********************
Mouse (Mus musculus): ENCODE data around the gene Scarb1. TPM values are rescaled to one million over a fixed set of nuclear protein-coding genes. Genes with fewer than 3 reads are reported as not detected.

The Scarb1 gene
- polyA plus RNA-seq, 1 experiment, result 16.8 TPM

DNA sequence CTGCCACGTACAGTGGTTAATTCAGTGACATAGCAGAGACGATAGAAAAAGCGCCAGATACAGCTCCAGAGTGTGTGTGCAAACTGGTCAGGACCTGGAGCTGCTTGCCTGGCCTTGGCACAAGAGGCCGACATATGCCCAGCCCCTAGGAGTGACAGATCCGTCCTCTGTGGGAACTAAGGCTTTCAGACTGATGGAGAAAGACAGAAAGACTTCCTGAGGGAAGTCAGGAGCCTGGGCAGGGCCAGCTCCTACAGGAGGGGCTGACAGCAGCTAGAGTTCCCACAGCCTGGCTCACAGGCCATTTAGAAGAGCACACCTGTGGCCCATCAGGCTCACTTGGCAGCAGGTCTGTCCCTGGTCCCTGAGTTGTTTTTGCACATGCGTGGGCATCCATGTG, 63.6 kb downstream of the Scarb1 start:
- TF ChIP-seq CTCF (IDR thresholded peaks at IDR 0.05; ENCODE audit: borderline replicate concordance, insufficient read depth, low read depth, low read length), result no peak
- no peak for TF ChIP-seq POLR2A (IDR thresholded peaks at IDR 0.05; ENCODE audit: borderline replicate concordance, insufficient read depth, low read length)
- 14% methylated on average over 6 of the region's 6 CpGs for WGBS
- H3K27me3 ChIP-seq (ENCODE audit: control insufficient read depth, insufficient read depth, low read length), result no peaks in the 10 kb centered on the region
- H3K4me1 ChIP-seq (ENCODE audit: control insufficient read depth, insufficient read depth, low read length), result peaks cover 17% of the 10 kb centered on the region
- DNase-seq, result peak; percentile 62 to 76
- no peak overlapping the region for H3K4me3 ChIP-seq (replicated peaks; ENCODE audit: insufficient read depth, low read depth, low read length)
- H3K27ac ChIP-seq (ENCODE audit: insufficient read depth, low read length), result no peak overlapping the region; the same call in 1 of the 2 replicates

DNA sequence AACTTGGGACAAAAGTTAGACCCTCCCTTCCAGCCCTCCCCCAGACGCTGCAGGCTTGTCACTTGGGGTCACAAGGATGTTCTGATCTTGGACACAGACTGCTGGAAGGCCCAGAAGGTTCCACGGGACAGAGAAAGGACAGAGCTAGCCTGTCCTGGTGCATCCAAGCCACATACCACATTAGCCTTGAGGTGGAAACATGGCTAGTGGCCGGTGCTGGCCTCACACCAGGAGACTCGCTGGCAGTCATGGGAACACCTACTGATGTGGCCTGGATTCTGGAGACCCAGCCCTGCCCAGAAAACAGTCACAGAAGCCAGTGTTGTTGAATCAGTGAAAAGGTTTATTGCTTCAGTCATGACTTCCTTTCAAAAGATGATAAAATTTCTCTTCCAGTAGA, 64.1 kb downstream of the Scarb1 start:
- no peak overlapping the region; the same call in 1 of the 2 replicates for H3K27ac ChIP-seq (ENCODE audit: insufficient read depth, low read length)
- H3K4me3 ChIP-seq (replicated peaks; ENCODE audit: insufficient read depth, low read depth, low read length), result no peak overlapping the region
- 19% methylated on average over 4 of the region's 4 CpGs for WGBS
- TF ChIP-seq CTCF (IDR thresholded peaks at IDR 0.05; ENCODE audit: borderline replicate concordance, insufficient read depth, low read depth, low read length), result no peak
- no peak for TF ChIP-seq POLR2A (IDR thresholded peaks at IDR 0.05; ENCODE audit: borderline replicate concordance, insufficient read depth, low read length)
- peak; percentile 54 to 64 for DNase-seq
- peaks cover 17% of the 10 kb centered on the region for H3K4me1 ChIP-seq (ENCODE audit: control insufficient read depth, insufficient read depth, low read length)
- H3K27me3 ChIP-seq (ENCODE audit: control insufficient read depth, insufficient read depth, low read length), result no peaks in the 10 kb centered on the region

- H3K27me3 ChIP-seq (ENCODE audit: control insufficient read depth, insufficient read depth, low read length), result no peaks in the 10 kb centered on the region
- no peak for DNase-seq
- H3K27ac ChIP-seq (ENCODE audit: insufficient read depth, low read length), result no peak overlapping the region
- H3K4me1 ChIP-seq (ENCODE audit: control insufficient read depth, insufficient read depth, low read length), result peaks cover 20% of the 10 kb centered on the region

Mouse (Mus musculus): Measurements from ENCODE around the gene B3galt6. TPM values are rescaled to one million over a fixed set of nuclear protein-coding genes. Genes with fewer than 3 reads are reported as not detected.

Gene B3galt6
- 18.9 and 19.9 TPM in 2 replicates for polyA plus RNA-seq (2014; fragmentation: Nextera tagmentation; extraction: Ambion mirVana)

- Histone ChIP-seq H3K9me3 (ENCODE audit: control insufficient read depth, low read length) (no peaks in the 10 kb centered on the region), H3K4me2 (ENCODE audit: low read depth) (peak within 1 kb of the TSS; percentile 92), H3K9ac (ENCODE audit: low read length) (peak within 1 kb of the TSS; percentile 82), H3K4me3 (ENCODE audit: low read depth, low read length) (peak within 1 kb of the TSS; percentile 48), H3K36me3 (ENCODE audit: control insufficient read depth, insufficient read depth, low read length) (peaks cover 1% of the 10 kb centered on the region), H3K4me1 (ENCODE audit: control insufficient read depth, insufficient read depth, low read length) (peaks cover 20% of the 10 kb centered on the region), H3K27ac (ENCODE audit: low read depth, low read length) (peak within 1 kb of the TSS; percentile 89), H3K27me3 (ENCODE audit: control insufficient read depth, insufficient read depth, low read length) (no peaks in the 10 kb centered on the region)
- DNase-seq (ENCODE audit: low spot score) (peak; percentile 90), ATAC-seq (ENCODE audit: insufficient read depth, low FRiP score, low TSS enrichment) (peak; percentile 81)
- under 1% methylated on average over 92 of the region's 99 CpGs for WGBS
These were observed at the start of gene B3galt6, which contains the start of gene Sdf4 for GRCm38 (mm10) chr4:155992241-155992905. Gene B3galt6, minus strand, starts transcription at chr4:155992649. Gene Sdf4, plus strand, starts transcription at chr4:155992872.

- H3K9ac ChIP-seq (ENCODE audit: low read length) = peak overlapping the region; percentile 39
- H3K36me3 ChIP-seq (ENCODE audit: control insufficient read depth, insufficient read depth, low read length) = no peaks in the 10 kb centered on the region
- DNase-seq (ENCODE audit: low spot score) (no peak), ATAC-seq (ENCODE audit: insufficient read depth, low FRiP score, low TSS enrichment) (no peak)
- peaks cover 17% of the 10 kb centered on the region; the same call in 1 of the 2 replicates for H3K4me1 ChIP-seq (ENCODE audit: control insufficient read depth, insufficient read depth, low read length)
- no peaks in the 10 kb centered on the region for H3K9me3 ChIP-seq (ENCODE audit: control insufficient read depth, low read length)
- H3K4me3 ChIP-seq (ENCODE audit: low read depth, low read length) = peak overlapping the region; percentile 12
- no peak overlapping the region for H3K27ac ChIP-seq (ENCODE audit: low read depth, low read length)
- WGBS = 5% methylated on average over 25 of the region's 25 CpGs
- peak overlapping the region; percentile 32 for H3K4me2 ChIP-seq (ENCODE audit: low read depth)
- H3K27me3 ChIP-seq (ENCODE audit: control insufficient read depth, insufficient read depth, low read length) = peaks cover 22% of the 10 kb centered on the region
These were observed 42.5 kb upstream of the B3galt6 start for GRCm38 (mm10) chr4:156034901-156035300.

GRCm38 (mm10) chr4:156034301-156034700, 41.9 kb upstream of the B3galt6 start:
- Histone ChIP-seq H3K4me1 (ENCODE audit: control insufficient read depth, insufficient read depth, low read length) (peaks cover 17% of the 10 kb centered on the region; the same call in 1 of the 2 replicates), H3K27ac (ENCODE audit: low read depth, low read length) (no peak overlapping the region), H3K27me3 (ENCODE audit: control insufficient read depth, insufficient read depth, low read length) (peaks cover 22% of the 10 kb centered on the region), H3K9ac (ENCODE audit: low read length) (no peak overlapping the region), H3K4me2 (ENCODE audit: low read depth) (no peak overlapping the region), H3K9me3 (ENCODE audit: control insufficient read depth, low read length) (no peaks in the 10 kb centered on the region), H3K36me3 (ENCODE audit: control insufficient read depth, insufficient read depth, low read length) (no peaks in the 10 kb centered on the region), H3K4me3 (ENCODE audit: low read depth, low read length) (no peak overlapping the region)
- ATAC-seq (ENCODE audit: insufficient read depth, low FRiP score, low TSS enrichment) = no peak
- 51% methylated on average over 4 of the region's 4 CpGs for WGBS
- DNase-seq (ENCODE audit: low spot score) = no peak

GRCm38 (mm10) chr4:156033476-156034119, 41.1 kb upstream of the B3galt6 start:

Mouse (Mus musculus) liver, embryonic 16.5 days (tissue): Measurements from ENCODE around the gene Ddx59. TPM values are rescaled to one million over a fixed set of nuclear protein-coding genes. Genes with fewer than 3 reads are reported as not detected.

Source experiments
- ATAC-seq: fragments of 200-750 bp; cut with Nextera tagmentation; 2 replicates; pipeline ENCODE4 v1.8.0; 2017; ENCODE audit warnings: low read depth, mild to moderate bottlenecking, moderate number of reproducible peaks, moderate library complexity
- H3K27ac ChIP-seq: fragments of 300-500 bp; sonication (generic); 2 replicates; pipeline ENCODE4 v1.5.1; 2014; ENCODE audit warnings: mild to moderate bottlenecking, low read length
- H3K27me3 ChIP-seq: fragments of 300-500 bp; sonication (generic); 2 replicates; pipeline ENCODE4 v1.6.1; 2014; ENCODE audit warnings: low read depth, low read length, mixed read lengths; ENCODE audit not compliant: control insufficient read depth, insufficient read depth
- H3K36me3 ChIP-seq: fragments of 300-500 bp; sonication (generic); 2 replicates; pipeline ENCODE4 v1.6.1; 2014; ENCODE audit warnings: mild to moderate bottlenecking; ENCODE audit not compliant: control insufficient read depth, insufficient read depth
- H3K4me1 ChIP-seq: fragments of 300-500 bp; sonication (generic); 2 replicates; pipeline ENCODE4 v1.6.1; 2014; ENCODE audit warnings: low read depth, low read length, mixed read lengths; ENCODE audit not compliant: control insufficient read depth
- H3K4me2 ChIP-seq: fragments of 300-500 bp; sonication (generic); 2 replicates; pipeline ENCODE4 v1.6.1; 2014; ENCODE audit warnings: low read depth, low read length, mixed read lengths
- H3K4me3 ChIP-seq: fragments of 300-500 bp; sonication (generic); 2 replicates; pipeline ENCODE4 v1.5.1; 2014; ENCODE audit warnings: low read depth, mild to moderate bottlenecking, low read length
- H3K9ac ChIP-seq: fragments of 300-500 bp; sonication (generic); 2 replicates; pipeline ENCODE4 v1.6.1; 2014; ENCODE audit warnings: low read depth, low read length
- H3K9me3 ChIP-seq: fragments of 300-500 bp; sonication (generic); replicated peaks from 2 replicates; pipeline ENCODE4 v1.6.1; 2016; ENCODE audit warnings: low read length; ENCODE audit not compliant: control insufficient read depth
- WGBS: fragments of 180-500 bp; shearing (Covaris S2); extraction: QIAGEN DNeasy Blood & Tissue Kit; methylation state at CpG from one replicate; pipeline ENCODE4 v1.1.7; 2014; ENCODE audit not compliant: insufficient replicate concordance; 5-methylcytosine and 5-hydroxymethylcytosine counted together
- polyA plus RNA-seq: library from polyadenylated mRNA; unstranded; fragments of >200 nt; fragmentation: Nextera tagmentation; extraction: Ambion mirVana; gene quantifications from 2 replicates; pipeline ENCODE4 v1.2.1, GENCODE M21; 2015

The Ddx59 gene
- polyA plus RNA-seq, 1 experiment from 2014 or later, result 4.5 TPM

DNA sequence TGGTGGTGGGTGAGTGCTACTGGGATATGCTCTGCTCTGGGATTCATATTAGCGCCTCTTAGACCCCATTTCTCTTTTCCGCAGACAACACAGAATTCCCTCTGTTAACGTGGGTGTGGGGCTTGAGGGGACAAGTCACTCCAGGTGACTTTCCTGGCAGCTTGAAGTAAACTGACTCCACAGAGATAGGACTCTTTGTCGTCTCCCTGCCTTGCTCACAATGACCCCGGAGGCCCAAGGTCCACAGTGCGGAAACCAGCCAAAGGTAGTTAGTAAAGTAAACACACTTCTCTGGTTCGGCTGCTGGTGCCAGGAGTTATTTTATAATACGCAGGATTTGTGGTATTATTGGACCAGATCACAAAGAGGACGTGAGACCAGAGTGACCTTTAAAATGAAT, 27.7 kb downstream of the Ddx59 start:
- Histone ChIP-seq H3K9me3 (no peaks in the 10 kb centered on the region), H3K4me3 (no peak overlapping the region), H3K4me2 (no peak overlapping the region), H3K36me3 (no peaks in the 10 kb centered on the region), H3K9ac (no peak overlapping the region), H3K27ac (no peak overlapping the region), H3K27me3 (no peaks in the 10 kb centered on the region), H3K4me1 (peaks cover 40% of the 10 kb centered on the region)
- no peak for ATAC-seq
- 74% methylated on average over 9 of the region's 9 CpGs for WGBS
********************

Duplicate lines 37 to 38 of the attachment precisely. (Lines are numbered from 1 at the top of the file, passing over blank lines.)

- no peaks in the 10 kb centered on the region for H3K9me3 ChIP-seq (ENCODE audit: control insufficient read depth, low read length)
- H3K4me3 ChIP-seq (ENCODE audit: low read depth, low read length) = peak overlapping the region; percentile 12